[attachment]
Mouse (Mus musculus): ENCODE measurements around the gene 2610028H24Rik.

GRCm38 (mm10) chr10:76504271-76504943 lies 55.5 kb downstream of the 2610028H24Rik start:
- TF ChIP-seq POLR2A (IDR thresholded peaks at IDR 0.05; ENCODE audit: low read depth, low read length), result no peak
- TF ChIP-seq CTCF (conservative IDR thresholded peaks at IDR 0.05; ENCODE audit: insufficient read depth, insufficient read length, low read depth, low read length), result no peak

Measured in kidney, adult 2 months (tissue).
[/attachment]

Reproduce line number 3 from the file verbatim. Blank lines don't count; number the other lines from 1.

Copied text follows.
- TF ChIP-seq POLR2A (IDR thresholded peaks at IDR 0.05; ENCODE audit: low read depth, low read length), result no peak